I've done that too, but I ended up deciding I preferred doing it in place.  I found it was easier to lay the stock rails and match the frogs to the stock raisl than to build the frog and then match the stock rails to the frog.  

Personal preference.  As I said at the beginning of the video, I have used many different methods and they all worked.  The video is just my current way and the way I prefer.  There are about two dozen ways I've seen to attach the points to the throwbar, I've tried a half dozen of them and gone back to the simplest.  Once again personal preference.

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Posted by dehusman on Wednesday, April 14, 2021 9:17 AM

richhotrain
So, yeah, I agree that I could, should, and do use commercial turnouts on my layout. Meanwhile, I guess my question remains unanswered, how would the construction of the turnout differ if it were built on the bench?

As I said in the previous post.  The construction is the same if you want to use the brass strip method or else you hav to use PC board ties which is a completely different method.  With PC board ties allt eh rails have to be positioned exactly before you solder them, there is no adjustment.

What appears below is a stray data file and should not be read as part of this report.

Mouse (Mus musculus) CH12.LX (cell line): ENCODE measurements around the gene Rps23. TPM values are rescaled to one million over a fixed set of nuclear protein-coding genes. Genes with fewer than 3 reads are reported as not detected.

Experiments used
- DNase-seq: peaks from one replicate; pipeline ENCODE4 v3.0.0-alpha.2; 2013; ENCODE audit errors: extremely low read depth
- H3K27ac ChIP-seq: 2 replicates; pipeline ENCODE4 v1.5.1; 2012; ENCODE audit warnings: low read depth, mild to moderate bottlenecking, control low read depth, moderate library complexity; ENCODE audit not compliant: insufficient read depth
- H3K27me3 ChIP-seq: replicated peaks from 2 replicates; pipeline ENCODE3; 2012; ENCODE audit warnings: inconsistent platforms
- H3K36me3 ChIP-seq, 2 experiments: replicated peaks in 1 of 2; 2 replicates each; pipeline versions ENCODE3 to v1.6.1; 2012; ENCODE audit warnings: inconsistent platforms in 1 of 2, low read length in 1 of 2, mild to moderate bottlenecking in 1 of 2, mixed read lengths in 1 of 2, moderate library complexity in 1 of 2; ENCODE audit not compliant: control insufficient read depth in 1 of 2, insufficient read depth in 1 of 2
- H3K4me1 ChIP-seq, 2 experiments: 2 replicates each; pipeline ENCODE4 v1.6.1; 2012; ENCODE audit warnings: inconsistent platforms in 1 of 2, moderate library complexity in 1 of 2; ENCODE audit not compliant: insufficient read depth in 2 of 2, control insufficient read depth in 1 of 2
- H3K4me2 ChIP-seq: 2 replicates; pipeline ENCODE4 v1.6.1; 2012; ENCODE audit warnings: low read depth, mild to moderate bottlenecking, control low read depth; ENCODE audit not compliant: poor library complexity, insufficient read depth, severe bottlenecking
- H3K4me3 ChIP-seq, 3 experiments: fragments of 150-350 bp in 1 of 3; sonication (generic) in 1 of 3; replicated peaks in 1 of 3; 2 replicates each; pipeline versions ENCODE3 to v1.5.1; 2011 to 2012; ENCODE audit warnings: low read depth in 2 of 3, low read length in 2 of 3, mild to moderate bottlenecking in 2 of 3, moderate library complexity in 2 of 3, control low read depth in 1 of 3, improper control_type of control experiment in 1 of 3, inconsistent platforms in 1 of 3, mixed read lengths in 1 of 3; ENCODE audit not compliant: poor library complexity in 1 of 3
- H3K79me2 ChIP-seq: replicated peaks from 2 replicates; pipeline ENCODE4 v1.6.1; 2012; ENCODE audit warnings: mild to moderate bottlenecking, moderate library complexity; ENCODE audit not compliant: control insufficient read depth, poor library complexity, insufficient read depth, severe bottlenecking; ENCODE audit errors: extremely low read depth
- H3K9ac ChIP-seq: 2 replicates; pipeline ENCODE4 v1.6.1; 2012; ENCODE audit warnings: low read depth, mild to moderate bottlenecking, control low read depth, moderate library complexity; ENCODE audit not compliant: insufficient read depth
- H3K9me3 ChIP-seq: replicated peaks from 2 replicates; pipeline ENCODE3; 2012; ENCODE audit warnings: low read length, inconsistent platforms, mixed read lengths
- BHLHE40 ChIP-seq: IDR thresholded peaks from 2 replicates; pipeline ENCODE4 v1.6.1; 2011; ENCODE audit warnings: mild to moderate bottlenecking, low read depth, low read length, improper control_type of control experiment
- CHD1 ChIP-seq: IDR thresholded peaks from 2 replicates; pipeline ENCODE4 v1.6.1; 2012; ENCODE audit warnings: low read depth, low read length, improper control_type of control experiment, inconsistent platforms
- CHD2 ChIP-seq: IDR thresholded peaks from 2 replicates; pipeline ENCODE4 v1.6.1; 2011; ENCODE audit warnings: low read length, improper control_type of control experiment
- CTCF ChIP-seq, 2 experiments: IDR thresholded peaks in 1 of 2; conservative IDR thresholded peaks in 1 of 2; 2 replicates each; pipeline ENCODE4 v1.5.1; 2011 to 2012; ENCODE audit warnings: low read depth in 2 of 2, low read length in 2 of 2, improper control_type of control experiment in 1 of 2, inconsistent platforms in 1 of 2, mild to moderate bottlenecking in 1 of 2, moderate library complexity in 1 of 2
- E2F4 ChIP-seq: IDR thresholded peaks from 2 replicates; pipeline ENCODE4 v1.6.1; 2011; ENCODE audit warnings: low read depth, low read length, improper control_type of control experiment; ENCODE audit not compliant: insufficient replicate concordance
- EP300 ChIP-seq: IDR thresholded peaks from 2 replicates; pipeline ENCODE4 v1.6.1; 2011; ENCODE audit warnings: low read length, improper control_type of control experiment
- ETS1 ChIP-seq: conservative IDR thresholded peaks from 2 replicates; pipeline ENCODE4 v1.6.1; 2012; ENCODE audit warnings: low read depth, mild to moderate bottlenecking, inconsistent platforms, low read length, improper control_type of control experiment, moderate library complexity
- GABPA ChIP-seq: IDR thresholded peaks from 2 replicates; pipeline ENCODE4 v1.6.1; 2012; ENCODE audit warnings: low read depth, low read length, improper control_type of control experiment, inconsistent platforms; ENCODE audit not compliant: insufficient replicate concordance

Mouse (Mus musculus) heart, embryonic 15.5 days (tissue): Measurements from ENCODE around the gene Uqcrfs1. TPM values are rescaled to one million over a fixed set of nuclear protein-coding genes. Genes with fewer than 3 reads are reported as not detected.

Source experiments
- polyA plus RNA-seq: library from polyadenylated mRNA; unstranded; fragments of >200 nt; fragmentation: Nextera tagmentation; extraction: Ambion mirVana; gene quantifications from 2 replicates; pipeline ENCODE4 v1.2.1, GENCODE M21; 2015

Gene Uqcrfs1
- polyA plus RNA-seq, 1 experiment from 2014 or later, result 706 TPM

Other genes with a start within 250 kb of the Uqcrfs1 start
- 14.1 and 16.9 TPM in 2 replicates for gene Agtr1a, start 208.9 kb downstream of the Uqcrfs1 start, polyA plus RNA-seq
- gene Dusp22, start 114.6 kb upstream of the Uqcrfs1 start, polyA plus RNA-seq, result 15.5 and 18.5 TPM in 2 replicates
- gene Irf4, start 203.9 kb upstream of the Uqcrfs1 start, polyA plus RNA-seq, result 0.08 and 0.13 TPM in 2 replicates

Here is how I did it using PC ties.  I glued a switch template to a piece of Homasote.  I used rubber cement to glue PC ties at strategic spots on the template.  I then used ME small spikes to spike the rail in place, putting the spikes on the sides of the the ties, not through them.  Once I had the rail all positions I soldered it to the PC ties.  You solder each rail as its positioned.  You can try and  wait until the end to do them all but its more difficult to get things like the frog soldered properly.  Remove the spikes and lift off the switch.  Rub the rubber cement of the bottoms of the ties and cut insulating gaps in the PC board. 

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Posted by dehusman on Wednesday, April 14, 2021 9:51 AM

richhotrain
What with my back problems, it would be far more comfortable to do the work on the bench and that is why I inquired. 

 Meanwhile, I guess my question remains unanswered, how would the construction of the turnout differ if it were built on the bench? I must have reached your dark side this morning.

Sorry, I read a different tone into your post.

I also have a different perspective, having done so many switches and so many ways, it doesn't seem like such a big obstacle to me.    In my mind the switch fabrication is the same, its just how you attach it to the ties that's different.

And that's the rest of the question, a lot of it depends on HOW not easy is it to reach.  If you build it and use the brass strips methods you still have to spike it in place.  If you build it using the PC board you still have to lay ties and finish it in place.  Even if you use commercial track, if its visible, you still have to ballast it.